The treatment of a case of envenoming will be determined by both animal and patient factors. Not all patients bitten/stung by dangerously venomous animals will be envenomed. Antivenom is not needed in every case. Rates of antivenom use will vary from animal to animal. Amongst those cases requiring antivenom therapy, there will be a considerable variation in the amount of antivenom needed. The information given in this book can be a guide only. Every case needs to be individually assessed.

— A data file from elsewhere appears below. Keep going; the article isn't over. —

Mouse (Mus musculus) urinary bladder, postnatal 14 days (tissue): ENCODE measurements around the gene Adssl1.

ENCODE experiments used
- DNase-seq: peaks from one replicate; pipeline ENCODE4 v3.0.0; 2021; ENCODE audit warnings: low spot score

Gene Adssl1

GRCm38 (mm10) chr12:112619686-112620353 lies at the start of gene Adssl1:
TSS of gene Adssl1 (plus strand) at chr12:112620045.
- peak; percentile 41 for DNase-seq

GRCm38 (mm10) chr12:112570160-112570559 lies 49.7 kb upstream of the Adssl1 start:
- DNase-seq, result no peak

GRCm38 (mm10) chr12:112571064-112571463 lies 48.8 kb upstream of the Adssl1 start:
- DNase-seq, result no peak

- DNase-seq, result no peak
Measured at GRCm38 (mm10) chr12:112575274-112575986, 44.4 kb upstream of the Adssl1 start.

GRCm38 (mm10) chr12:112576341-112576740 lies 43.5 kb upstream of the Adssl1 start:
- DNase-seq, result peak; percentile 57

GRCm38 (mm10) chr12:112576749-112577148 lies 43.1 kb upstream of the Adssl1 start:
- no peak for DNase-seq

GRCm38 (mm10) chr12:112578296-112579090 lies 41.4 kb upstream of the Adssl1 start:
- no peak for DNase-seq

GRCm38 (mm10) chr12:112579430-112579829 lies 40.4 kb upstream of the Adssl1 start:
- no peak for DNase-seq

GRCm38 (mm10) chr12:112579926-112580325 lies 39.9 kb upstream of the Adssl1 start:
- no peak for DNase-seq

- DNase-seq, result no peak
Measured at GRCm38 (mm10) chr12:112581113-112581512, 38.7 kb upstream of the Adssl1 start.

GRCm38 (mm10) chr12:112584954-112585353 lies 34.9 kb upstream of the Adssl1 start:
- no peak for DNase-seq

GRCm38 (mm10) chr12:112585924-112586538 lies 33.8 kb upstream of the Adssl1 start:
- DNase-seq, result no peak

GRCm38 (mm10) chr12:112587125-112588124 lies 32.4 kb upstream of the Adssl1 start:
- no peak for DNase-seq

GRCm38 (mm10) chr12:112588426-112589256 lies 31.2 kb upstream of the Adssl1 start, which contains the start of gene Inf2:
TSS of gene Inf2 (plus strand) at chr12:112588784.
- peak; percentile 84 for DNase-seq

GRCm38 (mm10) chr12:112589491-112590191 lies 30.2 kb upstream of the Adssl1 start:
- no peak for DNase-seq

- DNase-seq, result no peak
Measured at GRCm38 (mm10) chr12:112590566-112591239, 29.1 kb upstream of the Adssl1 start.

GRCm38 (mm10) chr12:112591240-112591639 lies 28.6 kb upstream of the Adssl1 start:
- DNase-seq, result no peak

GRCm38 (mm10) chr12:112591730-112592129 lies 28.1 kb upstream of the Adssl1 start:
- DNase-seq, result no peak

Any patient presenting for treatment of a suspected bite/sting should be rapidly triaged and if there is significant impairment of cardiovascular or respiratory function, management of this takes priority. For potentially life threatening bites/stings (eg snakebite, funnel web spider bite, box jellyfish stings) it is important to obtain good venous access early, with a catheter or drip set, and this is a good opportunity to take initial blood samples for laboratory tests, if indicated (particularly in snakebite). If there is a pressure immobilisation bandage in use as first aid, leave it on until ready to treat envenoming. For potentially life threatening envenoming (eg snakebite, funnel web spider bite, blue ringed octopus bite, box jellyfish sting) the first aid should never be removed to inspect the wound if antivenom and treatment facilities are not immediately available.